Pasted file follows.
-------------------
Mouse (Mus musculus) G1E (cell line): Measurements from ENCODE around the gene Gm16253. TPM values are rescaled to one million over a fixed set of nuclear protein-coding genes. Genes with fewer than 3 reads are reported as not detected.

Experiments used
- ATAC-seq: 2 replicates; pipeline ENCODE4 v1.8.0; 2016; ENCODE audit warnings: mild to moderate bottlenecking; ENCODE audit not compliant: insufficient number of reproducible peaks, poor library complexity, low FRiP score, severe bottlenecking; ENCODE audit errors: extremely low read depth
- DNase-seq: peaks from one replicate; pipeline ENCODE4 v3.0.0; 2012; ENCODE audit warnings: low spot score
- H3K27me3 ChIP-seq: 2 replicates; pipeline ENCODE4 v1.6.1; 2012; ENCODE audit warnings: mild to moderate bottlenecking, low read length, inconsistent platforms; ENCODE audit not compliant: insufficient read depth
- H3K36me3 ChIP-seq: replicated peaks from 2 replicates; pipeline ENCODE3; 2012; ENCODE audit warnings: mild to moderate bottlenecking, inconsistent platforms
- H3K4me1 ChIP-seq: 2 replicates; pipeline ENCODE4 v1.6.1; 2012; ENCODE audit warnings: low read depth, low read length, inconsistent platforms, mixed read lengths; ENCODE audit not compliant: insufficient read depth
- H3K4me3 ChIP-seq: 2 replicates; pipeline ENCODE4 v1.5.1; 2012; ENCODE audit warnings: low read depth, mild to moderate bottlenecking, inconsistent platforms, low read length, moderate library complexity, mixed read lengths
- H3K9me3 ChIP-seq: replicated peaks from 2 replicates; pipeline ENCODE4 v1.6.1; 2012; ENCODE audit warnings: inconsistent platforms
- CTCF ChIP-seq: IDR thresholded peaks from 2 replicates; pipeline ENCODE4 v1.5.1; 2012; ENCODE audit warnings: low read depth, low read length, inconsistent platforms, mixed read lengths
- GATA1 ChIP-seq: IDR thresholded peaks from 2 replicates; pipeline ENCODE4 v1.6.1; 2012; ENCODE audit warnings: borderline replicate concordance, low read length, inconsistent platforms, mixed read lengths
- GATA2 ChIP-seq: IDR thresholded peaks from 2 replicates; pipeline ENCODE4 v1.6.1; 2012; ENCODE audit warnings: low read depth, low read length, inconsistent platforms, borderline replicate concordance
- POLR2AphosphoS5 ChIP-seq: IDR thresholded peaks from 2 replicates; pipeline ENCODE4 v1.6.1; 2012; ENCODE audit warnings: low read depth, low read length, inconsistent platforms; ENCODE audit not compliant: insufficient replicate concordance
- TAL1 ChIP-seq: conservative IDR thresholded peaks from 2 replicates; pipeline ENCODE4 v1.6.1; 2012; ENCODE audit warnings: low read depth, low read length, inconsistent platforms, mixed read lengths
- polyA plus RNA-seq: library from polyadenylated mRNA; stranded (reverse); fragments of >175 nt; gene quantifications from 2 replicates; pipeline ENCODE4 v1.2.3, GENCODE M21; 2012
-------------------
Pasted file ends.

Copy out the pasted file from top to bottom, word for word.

Mouse (Mus musculus) G1E (cell line): Measurements from ENCODE around the gene Gm16253. TPM values are rescaled to one million over a fixed set of nuclear protein-coding genes. Genes with fewer than 3 reads are reported as not detected.

Experiments used
- ATAC-seq: 2 replicates; pipeline ENCODE4 v1.8.0; 2016; ENCODE audit warnings: mild to moderate bottlenecking; ENCODE audit not compliant: insufficient number of reproducible peaks, poor library complexity, low FRiP score, severe bottlenecking; ENCODE audit errors: extremely low read depth
- DNase-seq: peaks from one replicate; pipeline ENCODE4 v3.0.0; 2012; ENCODE audit warnings: low spot score
- H3K27me3 ChIP-seq: 2 replicates; pipeline ENCODE4 v1.6.1; 2012; ENCODE audit warnings: mild to moderate bottlenecking, low read length, inconsistent platforms; ENCODE audit not compliant: insufficient read depth
- H3K36me3 ChIP-seq: replicated peaks from 2 replicates; pipeline ENCODE3; 2012; ENCODE audit warnings: mild to moderate bottlenecking, inconsistent platforms
- H3K4me1 ChIP-seq: 2 replicates; pipeline ENCODE4 v1.6.1; 2012; ENCODE audit warnings: low read depth, low read length, inconsistent platforms, mixed read lengths; ENCODE audit not compliant: insufficient read depth
- H3K4me3 ChIP-seq: 2 replicates; pipeline ENCODE4 v1.5.1; 2012; ENCODE audit warnings: low read depth, mild to moderate bottlenecking, inconsistent platforms, low read length, moderate library complexity, mixed read lengths
- H3K9me3 ChIP-seq: replicated peaks from 2 replicates; pipeline ENCODE4 v1.6.1; 2012; ENCODE audit warnings: inconsistent platforms
- CTCF ChIP-seq: IDR thresholded peaks from 2 replicates; pipeline ENCODE4 v1.5.1; 2012; ENCODE audit warnings: low read depth, low read length, inconsistent platforms, mixed read lengths
- GATA1 ChIP-seq: IDR thresholded peaks from 2 replicates; pipeline ENCODE4 v1.6.1; 2012; ENCODE audit warnings: borderline replicate concordance, low read length, inconsistent platforms, mixed read lengths
- GATA2 ChIP-seq: IDR thresholded peaks from 2 replicates; pipeline ENCODE4 v1.6.1; 2012; ENCODE audit warnings: low read depth, low read length, inconsistent platforms, borderline replicate concordance
- POLR2AphosphoS5 ChIP-seq: IDR thresholded peaks from 2 replicates; pipeline ENCODE4 v1.6.1; 2012; ENCODE audit warnings: low read depth, low read length, inconsistent platforms; ENCODE audit not compliant: insufficient replicate concordance
- TAL1 ChIP-seq: conservative IDR thresholded peaks from 2 replicates; pipeline ENCODE4 v1.6.1; 2012; ENCODE audit warnings: low read depth, low read length, inconsistent platforms, mixed read lengths
- polyA plus RNA-seq: library from polyadenylated mRNA; stranded (reverse); fragments of >175 nt; gene quantifications from 2 replicates; pipeline ENCODE4 v1.2.3, GENCODE M21; 2012